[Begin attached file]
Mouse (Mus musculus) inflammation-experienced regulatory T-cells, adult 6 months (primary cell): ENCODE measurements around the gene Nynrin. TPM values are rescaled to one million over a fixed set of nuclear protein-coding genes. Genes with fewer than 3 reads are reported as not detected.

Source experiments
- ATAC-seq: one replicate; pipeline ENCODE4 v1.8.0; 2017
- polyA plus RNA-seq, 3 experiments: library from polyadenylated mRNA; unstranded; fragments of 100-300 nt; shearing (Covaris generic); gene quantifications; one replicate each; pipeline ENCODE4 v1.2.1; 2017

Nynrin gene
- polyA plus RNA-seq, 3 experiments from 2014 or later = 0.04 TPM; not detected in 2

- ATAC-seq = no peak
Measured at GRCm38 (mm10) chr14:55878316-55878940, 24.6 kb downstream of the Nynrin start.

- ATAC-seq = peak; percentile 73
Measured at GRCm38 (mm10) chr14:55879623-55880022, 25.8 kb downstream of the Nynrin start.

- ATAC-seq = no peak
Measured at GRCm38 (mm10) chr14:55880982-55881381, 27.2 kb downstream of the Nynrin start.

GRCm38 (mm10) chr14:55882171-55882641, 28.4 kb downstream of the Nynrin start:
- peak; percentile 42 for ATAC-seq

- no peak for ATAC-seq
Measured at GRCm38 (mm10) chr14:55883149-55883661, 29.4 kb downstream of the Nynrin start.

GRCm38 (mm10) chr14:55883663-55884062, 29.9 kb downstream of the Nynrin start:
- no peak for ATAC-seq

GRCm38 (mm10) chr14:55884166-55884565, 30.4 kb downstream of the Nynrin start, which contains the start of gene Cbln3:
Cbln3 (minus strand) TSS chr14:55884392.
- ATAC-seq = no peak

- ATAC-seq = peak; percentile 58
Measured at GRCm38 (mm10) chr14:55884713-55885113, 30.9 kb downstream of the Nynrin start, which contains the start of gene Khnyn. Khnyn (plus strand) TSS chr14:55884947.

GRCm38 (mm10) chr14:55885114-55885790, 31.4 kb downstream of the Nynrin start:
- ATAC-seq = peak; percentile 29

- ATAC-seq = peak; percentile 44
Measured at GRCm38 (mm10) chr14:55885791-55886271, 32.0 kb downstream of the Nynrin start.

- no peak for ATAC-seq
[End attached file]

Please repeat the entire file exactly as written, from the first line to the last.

Mouse (Mus musculus) inflammation-experienced regulatory T-cells, adult 6 months (primary cell): ENCODE measurements around the gene Nynrin. TPM values are rescaled to one million over a fixed set of nuclear protein-coding genes. Genes with fewer than 3 reads are reported as not detected.

Source experiments
- ATAC-seq: one replicate; pipeline ENCODE4 v1.8.0; 2017
- polyA plus RNA-seq, 3 experiments: library from polyadenylated mRNA; unstranded; fragments of 100-300 nt; shearing (Covaris generic); gene quantifications; one replicate each; pipeline ENCODE4 v1.2.1; 2017

Nynrin gene
- polyA plus RNA-seq, 3 experiments from 2014 or later = 0.04 TPM; not detected in 2

- ATAC-seq = no peak
Measured at GRCm38 (mm10) chr14:55878316-55878940, 24.6 kb downstream of the Nynrin start.

- ATAC-seq = peak; percentile 73
Measured at GRCm38 (mm10) chr14:55879623-55880022, 25.8 kb downstream of the Nynrin start.

- ATAC-seq = no peak
Measured at GRCm38 (mm10) chr14:55880982-55881381, 27.2 kb downstream of the Nynrin start.

GRCm38 (mm10) chr14:55882171-55882641, 28.4 kb downstream of the Nynrin start:
- peak; percentile 42 for ATAC-seq

- no peak for ATAC-seq
Measured at GRCm38 (mm10) chr14:55883149-55883661, 29.4 kb downstream of the Nynrin start.

GRCm38 (mm10) chr14:55883663-55884062, 29.9 kb downstream of the Nynrin start:
- no peak for ATAC-seq

GRCm38 (mm10) chr14:55884166-55884565, 30.4 kb downstream of the Nynrin start, which contains the start of gene Cbln3:
Cbln3 (minus strand) TSS chr14:55884392.
- ATAC-seq = no peak

- ATAC-seq = peak; percentile 58
Measured at GRCm38 (mm10) chr14:55884713-55885113, 30.9 kb downstream of the Nynrin start, which contains the start of gene Khnyn. Khnyn (plus strand) TSS chr14:55884947.

GRCm38 (mm10) chr14:55885114-55885790, 31.4 kb downstream of the Nynrin start:
- ATAC-seq = peak; percentile 29

- ATAC-seq = peak; percentile 44
Measured at GRCm38 (mm10) chr14:55885791-55886271, 32.0 kb downstream of the Nynrin start.

- no peak for ATAC-seq